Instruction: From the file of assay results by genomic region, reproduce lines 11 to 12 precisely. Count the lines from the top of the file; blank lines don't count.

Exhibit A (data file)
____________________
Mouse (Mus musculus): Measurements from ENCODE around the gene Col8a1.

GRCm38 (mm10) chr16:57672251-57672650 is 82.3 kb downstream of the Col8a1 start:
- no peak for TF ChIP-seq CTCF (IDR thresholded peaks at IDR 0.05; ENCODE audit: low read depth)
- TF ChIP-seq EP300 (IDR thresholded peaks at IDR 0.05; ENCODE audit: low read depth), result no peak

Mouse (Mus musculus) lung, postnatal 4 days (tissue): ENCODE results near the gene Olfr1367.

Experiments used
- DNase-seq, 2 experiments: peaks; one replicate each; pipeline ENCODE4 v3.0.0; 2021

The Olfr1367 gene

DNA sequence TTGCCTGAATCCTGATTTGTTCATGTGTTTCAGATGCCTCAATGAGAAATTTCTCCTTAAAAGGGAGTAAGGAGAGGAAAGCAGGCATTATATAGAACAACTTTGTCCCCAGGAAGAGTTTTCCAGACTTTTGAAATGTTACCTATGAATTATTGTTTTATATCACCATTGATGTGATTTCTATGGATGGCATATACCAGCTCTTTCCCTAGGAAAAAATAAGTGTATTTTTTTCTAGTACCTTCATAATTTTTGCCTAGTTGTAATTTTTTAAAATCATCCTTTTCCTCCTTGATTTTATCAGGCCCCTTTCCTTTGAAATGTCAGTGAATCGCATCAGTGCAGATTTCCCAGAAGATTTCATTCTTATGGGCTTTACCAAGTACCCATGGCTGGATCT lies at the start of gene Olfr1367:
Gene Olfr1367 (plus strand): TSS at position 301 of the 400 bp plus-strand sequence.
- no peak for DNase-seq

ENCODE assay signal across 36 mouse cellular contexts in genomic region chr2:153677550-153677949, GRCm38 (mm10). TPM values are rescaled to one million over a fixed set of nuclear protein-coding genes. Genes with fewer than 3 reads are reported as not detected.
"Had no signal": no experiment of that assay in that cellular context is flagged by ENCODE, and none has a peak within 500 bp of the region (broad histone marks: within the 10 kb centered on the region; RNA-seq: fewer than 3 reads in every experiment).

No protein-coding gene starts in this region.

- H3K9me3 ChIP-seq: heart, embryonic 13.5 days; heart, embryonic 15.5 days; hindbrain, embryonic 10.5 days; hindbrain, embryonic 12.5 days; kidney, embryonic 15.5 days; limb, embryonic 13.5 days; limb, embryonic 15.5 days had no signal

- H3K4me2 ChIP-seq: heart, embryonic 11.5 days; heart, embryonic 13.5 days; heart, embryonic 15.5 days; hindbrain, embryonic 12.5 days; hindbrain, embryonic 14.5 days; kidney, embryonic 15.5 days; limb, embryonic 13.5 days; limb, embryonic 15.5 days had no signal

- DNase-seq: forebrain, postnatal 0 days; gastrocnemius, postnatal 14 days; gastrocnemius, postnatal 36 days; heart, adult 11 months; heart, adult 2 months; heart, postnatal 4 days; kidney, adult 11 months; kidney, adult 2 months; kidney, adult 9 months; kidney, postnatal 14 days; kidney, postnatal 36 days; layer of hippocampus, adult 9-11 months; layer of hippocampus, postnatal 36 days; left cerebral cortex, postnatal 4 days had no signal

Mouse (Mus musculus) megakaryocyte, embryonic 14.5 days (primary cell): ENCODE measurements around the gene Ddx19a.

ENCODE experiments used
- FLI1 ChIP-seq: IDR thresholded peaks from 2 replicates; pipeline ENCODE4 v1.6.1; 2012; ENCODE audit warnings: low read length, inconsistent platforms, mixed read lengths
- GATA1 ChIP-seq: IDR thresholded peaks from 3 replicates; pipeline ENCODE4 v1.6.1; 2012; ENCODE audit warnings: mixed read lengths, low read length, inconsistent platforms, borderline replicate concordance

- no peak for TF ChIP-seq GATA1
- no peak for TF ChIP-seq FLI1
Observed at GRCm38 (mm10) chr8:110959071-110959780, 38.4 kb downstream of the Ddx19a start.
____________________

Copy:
- no peak for DNase-seq

ENCODE assay signal across 36 mouse cellular contexts in genomic region chr2:153677550-153677949, GRCm38 (mm10). TPM values are rescaled to one million over a fixed set of nuclear protein-coding genes. Genes with fewer than 3 reads are reported as not detected.